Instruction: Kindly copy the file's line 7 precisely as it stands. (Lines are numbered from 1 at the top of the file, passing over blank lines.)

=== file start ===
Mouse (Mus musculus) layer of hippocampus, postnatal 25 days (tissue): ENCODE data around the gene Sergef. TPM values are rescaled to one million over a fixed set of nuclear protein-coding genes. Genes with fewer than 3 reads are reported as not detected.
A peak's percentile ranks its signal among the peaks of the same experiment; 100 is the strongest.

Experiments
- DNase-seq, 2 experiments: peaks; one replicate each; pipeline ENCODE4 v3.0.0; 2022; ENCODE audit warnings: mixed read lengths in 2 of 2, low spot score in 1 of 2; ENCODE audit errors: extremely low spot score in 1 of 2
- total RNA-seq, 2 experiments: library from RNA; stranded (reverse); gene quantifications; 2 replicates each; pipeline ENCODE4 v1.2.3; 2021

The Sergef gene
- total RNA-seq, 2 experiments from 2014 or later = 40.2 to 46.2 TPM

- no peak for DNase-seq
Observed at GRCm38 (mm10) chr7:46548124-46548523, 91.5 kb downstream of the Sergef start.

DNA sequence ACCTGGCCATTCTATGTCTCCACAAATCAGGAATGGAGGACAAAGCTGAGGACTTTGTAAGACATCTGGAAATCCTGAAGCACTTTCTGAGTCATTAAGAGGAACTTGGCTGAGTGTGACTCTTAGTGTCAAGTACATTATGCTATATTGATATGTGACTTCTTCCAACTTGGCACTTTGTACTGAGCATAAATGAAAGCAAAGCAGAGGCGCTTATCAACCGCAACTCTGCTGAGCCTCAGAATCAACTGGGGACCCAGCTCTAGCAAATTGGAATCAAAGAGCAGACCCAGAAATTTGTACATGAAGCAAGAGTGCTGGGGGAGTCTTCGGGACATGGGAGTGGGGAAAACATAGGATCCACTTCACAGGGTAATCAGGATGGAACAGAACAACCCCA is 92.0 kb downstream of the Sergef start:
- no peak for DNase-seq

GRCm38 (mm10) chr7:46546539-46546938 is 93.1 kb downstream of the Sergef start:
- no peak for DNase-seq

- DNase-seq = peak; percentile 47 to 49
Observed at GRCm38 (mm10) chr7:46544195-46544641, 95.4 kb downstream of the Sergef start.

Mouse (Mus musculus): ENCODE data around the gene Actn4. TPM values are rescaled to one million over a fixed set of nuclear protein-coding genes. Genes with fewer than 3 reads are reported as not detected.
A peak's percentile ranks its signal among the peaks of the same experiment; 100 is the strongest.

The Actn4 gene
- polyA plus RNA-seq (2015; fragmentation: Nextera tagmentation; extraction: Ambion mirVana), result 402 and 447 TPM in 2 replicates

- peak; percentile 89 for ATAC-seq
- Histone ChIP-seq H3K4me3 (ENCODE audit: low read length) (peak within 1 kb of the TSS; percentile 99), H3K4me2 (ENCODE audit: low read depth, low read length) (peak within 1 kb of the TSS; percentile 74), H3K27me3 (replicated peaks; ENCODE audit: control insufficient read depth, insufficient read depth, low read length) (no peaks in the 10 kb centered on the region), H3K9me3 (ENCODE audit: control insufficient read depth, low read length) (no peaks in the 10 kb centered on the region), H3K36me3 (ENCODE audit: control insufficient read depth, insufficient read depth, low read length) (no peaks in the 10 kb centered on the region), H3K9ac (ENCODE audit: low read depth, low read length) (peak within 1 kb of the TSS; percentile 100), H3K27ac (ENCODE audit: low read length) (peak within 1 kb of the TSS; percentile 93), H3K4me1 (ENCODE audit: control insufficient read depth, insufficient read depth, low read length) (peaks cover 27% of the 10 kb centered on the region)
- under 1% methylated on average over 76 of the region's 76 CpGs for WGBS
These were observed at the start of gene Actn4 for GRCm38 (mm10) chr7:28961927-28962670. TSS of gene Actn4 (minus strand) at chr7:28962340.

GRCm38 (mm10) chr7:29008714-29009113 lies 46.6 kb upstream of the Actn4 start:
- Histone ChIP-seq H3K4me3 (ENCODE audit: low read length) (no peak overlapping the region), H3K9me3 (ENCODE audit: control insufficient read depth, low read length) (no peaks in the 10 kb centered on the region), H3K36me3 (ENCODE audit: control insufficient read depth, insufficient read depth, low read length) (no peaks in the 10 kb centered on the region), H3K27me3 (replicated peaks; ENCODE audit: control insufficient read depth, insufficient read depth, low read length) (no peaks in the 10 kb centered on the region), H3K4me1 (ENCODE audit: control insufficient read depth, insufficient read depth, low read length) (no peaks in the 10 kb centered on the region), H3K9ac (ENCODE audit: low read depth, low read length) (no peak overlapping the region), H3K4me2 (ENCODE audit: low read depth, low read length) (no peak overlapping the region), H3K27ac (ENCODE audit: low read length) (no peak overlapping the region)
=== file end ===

- total RNA-seq, 2 experiments from 2014 or later = 40.2 to 46.2 TPM